WINNIPEG -- For over a year, COVID-19 has dominated headlines and impacted almost every facet of daily life around the world.

The virus’s worldwide impact is still so large one might forget COVID-19's relatively humble origins.

It all started at the tail end of 2019, when more than forty people in Wuhan City, China, came down with a mysterious respiratory illness.

At the time, even experts couldn’t see this was the start of a global pandemic.

“When I first heard about the disease, I thought, ‘Oh, it’s over in Wuhan, China, influenzas pop up there all the time, it’s densely populated, this is going to be a problem for somewhere else,’” said epidemiologist and associate professor at the University of Ottawa Raywat Deonandan, “I was stupid that way, selfish and stupid, briefly.”

Not long after, when more data was available, Deonandan crunched the numbers and could see just how devastating the virus could be.

“I was in the fetal position when my spouse found me one morning,” he said, telling his wife the reason he was on the floor is because “I know something that many people haven't figured out yet, that this is a many months, probably many years-long ordeal.”

On January 23, 2020, China placed Wuhan, a city of eleven million, under quarantine.

But the virus had already spread.

Cases of the soon-to-be-dubbed COVID-19 virus were already in Thailand, Japan, and the United States.

Not long after the virus would reach Canadian shores.

On January 27, 2020, the National Microbiology Lab in Winnipeg confirmed Canada’s first case of COVID-19: a man in Toronto travelling back from Wuhan.”

As the virus continued to spread around the world, Italy quickly became one of the countries hardest hit by COVID-19.

Cases spiked in Italy by late February 2020, prompting the Italian government to issue a nationwide lockdown, one of the first of many in the western world.

Not long after, Canada recorded its first COVID-19-related death: A B.C. man who died in a nursing home on March 8, 2020.

Days later, the WHO alerted the world to the virus’s global implications.

“WHO has been assessing this outbreak around the clock and we are deeply concerned both by the alarming levels of spread and severity, and by the alarming levels of inaction,” said WHO director-general Dr. Tedros Adhanom Ghebreyesus on March 11, 2020.

“We have therefore made the assessment that COVID-19 can be characterized as a pandemic.”

This is around when COVID-19 started encroaching on the everyday life of Canadians. Infections began rising, sports leagues started cancelling seasons and celebrities (notably Tom Hanks and his wife Rita Wilson) came down with the virus.

Lockdown orders quickly came for the U.K., France, Spain and other European nations as states of emergency were declared in provinces across Canada.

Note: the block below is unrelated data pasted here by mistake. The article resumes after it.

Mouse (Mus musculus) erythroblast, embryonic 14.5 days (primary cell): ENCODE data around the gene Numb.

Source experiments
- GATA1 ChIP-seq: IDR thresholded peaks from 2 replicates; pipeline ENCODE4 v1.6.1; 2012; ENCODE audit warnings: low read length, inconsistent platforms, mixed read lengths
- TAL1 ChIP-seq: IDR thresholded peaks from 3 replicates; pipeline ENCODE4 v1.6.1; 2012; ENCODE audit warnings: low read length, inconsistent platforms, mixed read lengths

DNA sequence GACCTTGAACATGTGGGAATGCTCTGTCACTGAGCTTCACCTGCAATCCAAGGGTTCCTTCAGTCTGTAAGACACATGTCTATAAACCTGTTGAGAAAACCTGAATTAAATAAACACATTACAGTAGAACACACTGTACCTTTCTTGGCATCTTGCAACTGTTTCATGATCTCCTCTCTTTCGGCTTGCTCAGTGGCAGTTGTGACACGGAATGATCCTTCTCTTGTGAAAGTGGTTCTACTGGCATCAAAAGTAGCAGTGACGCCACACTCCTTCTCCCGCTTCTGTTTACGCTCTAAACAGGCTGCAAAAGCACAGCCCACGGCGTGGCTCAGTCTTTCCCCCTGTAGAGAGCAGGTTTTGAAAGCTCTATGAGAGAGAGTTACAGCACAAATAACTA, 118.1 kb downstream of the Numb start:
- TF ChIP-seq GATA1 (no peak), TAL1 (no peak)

By the end of March and into April, the U.S. became the new epicentre of the virus. Confirmed COVID-19 cases soared to over 600,000 in the United States.

New York City was particularly hit hard, where officials struggled to deal with the virus’s death toll.

“You have to put bodies in trucks, in parking lots,” said New York Governor Andrew Cuomo on April 7, 2020.

The United States surpassed Italy as the country with the highest number of COVID-19-related deaths by mid-April 2020, a title the country still holds.

Meanwhile, the virus ravaged personal care homes in Ontario and Quebec, prompting a military response.

“There’s nothing worse than feeling helpless when it comes to protecting a loved one,” said Ontario Premier Doug Ford on May 26, 2020. “Please, pray for these residents, please pray for these families.”

The virus then began to take hold in South America, particularly in Brazil, where cases soared to 1.6 million by early July. Brazil’s president, Jair Bolsonaro, who downplayed the severity of COVID-19, would contract the virus himself.

Case counts south of the border continue to rise, reaching close to 3 million by Independence Day.

But, in Canada, the summer months brought low case counts. Towards the middle of August in Manitoba, the province had a plan to get everything reopened.

“We have to remember that folks need to get their lives back and Manitobans want to work,” said Premier Brian Pallister on August 13, 2020, when announcing the province’s “Reopen MB” campaign. “Manitobans want to work. They don’t want to just sit at home and collect a subsidy cheque.”

But, before the end of August, cases surged in western Manitoba, prompting the province to impose restrictions on the Prairie Mountain Health region.

Ultimately, it was a preview of what would come only a month later to the Winnipeg region, as cases and test positivity rates continued to climb into fall and winter.

By mid-November, when the Winnipeg region had a COVID-19 test positivity rate of 12.8%, double that of Toronto and more than four times higher than New York City, new public health restrictions were imposed across Manitoba.

But, amid the lockdown, a glimmer of hope: vaccines for the virus.

Governments acted quickly to secure doses, with a 90-year-old woman in Britain the first person in the entire world to receive a shot of a clinically approved COVID-19 vaccine on Dec. 8, 2020.

Canada has approved multiple vaccines since then. But a third wave of COVID-19 could still be on its way.

“When that third wave is done, we are in the last legs of this,” said Deonandan. “The finish line is in sight but, the question is, is the finish line five miles away or fifty miles away?”

With enough vaccine supply and barring the emergency of any dramatically different COVID-19 variants, Deonandan predicts something all Manitobans should be happy to hear: By the end of May, the era of strict COVID-19 lockdowns will likely be over.